By: Jamie Bernal III
Property damage in the form of spray-painted racial slurs was a cause for concern for the residents in a Seymour neighborhood last Sunday.
A Sevier County Sherriff’s officer was dispatched to Jerry Lynn Way Oct. 16 for vandalism and property damage, then one of the residents called the FBI, who took over the case as it is believed the vandalism may be a hate crime.
According to police reports, there was a total of $14,730 worth of damage – the residence of James Taylor had $13,000 of damage.
Five residences in total were damaged with graffiti of swastikas, nooses, spray paint on cars and demeaning signs posted on property.
The Taylor residence, which was hit the worst, had messages spray painted on the fence that read “DIE MEXI” and “DIE @ COURT.”
James Taylor called the FBI directly because he has lost his faith in the Sevier County law enforcement. Upon first talking to Taylor, he claimed that nobody from the sheriff’s department would have come out, had it not been for the news media drawing attention to the situation.
Captain Michael Hodges, with the Sevier County Sheriff’s Office, refutes this. He said that everyone in Sevier County receives the same attention.
“We were called to that neighborhood for vandalism and when we arrived we did a report at five different homes,” Hodges said. “After we left, one of the neighbors called the FBI and they came out and collected some of the evidence off the ground.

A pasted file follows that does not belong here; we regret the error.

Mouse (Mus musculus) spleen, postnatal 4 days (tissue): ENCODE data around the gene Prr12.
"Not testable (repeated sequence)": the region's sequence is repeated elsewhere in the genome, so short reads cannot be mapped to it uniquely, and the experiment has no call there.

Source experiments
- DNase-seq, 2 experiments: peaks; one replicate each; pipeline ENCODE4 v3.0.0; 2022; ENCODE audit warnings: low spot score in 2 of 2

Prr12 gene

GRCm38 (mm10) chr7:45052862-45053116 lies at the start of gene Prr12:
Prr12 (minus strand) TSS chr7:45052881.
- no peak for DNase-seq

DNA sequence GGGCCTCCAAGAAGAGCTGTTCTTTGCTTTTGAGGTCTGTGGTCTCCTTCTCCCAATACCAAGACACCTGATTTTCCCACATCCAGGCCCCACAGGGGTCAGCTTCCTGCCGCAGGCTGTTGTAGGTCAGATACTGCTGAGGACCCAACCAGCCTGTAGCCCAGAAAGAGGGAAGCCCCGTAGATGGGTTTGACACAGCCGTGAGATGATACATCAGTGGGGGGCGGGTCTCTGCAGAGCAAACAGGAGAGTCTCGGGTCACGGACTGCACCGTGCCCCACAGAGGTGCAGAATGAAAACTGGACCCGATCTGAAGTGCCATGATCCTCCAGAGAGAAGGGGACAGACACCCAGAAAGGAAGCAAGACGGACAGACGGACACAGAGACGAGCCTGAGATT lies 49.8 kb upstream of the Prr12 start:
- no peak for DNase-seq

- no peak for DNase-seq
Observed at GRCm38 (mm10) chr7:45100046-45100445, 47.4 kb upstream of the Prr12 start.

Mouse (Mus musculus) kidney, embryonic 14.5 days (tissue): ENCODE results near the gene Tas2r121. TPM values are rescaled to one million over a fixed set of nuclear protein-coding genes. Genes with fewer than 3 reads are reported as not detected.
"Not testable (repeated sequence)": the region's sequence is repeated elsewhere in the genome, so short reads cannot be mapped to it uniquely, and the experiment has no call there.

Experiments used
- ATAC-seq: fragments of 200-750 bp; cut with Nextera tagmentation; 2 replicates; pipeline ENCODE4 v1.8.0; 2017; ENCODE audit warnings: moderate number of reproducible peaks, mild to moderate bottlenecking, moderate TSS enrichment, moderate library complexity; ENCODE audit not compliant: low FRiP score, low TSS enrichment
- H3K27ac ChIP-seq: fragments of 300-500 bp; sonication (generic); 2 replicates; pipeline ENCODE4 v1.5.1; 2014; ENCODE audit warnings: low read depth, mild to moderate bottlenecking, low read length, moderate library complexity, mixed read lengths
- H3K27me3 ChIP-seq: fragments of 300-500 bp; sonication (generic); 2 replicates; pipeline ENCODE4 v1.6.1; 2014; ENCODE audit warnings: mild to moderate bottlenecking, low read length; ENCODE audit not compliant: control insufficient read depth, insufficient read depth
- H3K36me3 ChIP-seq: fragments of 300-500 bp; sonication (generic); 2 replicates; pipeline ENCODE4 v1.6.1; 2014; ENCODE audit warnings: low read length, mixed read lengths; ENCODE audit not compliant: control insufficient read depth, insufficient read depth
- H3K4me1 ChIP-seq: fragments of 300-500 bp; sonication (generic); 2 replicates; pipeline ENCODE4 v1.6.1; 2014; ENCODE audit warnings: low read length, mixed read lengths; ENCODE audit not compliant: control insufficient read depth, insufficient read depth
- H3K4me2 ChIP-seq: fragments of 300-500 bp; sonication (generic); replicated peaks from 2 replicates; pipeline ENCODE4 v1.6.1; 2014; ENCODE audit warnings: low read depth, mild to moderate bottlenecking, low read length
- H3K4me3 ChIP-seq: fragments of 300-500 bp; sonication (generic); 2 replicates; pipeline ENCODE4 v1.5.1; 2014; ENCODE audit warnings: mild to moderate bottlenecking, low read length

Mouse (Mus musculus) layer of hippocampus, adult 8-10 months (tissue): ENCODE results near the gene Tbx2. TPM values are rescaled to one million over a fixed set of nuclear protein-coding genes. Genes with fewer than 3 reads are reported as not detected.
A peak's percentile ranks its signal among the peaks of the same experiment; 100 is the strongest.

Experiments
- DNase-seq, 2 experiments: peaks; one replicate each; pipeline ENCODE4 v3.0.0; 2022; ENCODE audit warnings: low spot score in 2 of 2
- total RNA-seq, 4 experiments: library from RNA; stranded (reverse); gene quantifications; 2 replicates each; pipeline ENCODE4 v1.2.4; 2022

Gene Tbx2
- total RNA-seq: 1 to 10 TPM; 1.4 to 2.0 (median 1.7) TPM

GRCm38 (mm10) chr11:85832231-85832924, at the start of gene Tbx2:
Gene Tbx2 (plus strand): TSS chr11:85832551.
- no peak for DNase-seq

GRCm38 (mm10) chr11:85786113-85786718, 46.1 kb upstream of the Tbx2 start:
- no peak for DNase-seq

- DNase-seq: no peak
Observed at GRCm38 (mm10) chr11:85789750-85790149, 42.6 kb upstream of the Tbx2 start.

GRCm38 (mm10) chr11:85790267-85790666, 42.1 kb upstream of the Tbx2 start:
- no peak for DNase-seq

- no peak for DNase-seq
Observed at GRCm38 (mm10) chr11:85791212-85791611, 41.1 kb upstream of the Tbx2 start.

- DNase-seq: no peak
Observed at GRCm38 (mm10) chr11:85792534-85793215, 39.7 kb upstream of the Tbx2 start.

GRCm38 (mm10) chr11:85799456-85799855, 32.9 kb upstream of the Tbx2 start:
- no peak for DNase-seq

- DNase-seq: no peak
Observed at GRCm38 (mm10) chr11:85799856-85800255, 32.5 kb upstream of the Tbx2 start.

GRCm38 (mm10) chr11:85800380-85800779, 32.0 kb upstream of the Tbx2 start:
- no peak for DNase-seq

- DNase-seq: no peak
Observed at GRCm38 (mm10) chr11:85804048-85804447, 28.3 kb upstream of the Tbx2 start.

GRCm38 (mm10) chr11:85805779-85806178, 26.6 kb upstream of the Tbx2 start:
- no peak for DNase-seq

“We were there before anybody else was. We were the first ones there, the FBI came second.”
A detective from Sevier County will continue to work close with the FBI’s investigation into the case.
“One of our detectives will be working with them throughout the process, because if it turns out to not be a hate crime and it turns out to be felony vandalism then they will turn it back over to us,” Hodges said. “That’s why we work with them.”
This event is the latest in a long string of events that has taken place in this neighborhood. Tension between neighbors escalated in 2010. The start of the problems is hard to pinpoint.
Last year, Taylor approached one of his neighbors and expressed his concerns about the neighbor’s children riding on their four wheelers without helmets on. The neighbor then allegedly left a threatening phone message for Taylor.
According to the police report, the officer called after the confrontation encouraged both men to work the situation out like adults.
Taylor has many pictures of officers verbally reprimanding the neighbor’s children for riding the vehicles in the street, and is outraged that the officers do not do more.
Hodges contends that there is nothing in his power that he can do about that situation since it is on private property and is a civil offense.
“We don’t operate in the civil arena, we deal strictly in the criminal arena,” Hodges said.
Many of the other complaints filed by residents in the neighborhood are not punishable offenses by law.
The event on Oct. 16 has not been solved yet. As much as Taylor hopes it is a random event and the threats are hollow, he said he cannot be certain. The threats written around his house include information that not everybody would know.
“I don’t think it is going to stop,” Taylor said.
Community at Odds
By: Jamie Bernal III